Centennial 2014

[By Jerry W. Ward, Jr.]

Dudley Randall (1914-2000), Daisy Bates (1914-1999), Kenneth Bancroft Clark (1914-2005), Billy Eckstine [William Clarence Eckstine 1914-1993] Ralph Ellison (1914-1994), Joe Lewis [Joseph Louis Barrow 1914-1981], Sun Ra [Herman Poole Blount 1914-1993], Woody Strode [Woodrow Wilson Woodwine Strode 1914-1994], Sonny Boy Williamson I [John Lee Curtis Williamson 1914-1948], and Emmett Ashford (1914-1980) are all candidates for centennial celebration.
It shall be edifying to chronicle how remembering will be divided among interest groups—–literary and social historians, patriotic warmongers, the musicologists, political analysts, sport experts, film critics, transnational theorists and civil rights scholars. The year 2014 presents an opportunity to think again about 1714, 1814 and World War I. Can we adequately assess the role of time and circumstance in the making of Americans if we segregate those listed above from Jiang Qing, William Westmoreland, Jonas Stalk, Joe DiMaggio, Daniel Boorstin, Clayton Moore, William S. Burroughs, Octavio Paz, Dylan Thomas, Lester Flatt, Bernard Malamud, and Ernest Tubb? What do we gain from selective celebration that is predicated on use of the social construction named “race”?

In ideal situations, it would be easy to have collective centennials. We live, however, in reality and amoral actuality. Our cultural studies and remembering thrive on interdisciplinarity which is governed more by ideology than by reason. Viewed comparatively, remembering the achievements and life histories of Dudley Randall and Joe Lewis or of Billy Eckstine and Sonny Boy Williamson might illuminate similar comparisons of William Westmoreland and Daisy Bates or of Sun Ra and Lester Flatt. We talk multiculturalism and the Omni-American. We talk, make hot air, and put with Z “in conversation” A, but we do not have critical  absorption that minimizes cultural amnesia.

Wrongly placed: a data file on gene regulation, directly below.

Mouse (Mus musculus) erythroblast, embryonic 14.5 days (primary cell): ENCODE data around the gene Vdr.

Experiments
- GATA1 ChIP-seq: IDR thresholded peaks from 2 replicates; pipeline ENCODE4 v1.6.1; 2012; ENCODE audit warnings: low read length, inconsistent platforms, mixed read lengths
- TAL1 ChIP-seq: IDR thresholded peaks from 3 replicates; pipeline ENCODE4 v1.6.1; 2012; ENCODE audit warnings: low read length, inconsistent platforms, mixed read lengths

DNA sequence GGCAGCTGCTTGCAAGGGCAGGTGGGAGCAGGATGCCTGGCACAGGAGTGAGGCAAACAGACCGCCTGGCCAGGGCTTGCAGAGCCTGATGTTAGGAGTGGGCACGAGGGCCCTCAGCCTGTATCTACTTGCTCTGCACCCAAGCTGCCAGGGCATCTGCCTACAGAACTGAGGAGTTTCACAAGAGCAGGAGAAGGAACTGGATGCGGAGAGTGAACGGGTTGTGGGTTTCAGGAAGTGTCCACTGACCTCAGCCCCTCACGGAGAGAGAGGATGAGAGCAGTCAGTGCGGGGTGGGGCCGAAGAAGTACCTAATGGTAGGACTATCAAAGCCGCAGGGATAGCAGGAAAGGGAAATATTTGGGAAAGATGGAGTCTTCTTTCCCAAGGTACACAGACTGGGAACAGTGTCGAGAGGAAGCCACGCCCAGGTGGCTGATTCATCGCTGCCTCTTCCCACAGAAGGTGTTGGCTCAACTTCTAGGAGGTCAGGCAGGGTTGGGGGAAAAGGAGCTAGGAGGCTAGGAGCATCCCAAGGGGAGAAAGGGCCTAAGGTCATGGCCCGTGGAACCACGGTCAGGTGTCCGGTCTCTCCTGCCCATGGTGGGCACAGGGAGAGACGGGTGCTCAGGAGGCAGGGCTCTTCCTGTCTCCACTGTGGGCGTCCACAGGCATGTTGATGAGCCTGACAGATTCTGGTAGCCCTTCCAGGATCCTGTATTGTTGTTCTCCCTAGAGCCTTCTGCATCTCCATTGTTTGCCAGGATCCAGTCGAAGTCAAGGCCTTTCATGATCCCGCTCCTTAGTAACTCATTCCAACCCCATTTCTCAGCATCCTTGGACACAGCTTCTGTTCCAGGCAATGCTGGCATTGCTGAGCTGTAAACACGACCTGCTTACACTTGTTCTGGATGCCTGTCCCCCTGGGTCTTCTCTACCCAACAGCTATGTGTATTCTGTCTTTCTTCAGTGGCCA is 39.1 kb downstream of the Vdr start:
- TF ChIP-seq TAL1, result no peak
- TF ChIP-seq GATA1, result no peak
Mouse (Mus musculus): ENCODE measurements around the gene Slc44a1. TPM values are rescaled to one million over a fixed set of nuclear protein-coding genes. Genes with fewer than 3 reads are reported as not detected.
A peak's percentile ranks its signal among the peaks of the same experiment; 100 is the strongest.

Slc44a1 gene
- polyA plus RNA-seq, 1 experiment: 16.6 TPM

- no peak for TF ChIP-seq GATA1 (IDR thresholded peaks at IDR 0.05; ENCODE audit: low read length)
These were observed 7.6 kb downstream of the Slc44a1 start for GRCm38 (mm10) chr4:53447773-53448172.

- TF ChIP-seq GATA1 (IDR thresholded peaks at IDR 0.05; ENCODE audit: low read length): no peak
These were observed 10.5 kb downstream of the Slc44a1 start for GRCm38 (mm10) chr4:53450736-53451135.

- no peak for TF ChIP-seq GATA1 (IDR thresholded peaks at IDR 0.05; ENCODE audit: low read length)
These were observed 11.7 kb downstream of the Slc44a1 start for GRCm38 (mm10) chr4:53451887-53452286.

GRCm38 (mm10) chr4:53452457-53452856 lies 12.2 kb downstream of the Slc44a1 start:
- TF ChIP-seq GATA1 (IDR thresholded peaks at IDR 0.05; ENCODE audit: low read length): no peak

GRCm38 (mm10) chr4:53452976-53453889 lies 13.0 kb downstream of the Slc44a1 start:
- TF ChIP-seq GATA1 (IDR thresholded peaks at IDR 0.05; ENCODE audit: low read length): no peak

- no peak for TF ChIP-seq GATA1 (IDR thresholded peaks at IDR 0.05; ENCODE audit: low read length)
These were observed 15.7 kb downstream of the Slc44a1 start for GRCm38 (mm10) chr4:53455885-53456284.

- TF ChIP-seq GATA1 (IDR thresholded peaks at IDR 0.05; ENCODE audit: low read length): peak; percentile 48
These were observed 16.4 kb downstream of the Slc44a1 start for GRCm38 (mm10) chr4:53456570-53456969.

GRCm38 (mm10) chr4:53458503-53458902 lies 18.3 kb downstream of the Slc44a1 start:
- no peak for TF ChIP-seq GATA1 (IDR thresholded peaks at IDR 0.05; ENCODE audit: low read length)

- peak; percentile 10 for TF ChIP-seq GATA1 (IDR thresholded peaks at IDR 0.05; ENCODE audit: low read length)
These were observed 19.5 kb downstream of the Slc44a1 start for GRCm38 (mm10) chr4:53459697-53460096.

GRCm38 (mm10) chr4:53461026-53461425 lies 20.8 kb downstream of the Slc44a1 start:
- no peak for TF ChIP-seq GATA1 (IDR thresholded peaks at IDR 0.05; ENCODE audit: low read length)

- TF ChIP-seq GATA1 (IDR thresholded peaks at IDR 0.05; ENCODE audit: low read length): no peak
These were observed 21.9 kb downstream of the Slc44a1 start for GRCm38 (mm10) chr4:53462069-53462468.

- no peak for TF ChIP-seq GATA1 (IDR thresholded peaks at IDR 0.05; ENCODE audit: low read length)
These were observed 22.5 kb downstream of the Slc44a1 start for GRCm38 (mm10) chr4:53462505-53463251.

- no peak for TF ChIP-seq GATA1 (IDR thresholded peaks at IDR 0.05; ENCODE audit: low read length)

In my work as one of the “little people” from Mississippi, the commitment of Dudley Randall as a poet and founder of Broadside Press is a stronger candidate for memory than Ralph Ellison and the novel Invisible Man. Putting Randall’s Life and accomplishments under the microscope of 2014 does not minimize the need to attend to other writers born in 2014. It accelerates my interest in looking at the Black Arts Movement from the perspective of the Chinese Cultural Revolution, in hearing Sonny Boy Williamson from the angle of Octavio Paz’s The Labyrinth of Solitude, in asking whether Daisy Bates made a more substantial contribution to the moral dimensions of the American mind than did William Westmoreland or William Burroughs.   

For my centennial rituals in 2014, I shall examine again

Boyd, Melba Joyce. Wrestling with the Muse: Dudley Randall and the Broadside Press. New York: Columbia University Press, 2003.  

Miller, R. Baxter. ” ‘Endowing the World and Time’: The Life and Work of Dudley Randall.” Black American Poets Between Worlds, 1940-1960. Ed. R. Baxter Miller. Knoxville: University of Tennessee Press, 1986.

Thompson, Julius E. Dudley Randall, Broadside Press, and the Black Arts Movement in Detroit, 1960-1995. Jefferson, NC: McFarland, 1999.